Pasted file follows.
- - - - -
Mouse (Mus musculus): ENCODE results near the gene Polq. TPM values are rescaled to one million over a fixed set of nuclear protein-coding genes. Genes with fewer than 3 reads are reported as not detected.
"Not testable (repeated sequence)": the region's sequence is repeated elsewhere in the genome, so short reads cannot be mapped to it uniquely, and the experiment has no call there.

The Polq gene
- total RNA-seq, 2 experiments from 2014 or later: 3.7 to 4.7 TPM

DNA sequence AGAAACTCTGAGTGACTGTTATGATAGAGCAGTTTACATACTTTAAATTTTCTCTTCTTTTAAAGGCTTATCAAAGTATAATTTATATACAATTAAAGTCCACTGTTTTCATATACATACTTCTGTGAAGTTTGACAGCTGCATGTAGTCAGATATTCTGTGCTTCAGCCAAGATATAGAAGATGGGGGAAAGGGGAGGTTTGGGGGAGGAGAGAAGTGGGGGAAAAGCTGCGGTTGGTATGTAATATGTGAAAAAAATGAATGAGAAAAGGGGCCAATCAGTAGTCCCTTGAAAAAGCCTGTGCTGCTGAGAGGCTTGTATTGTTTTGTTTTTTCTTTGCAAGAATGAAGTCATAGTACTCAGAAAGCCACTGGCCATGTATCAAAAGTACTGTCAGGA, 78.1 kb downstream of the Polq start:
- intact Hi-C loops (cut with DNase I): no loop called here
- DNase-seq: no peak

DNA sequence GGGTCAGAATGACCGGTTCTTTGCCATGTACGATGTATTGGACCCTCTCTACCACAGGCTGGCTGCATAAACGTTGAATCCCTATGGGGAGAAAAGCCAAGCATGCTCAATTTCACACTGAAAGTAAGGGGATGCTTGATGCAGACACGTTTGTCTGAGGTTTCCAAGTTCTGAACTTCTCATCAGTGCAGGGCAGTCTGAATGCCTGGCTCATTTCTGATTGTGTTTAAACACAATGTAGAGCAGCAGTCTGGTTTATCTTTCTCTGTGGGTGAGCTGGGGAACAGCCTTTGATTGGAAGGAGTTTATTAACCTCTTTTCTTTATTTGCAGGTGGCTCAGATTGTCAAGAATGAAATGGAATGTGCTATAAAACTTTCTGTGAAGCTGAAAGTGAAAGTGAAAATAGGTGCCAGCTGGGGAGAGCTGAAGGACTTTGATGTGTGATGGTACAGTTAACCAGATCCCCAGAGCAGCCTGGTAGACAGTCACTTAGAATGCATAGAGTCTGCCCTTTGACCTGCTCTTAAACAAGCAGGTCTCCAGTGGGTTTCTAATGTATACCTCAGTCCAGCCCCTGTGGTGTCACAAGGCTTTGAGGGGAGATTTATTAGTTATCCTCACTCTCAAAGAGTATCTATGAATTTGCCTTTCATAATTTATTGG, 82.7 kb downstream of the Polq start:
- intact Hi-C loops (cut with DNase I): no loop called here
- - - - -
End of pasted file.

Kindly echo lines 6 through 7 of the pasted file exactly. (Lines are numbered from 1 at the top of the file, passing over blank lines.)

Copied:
- intact Hi-C loops (cut with DNase I): no loop called here
- DNase-seq: no peak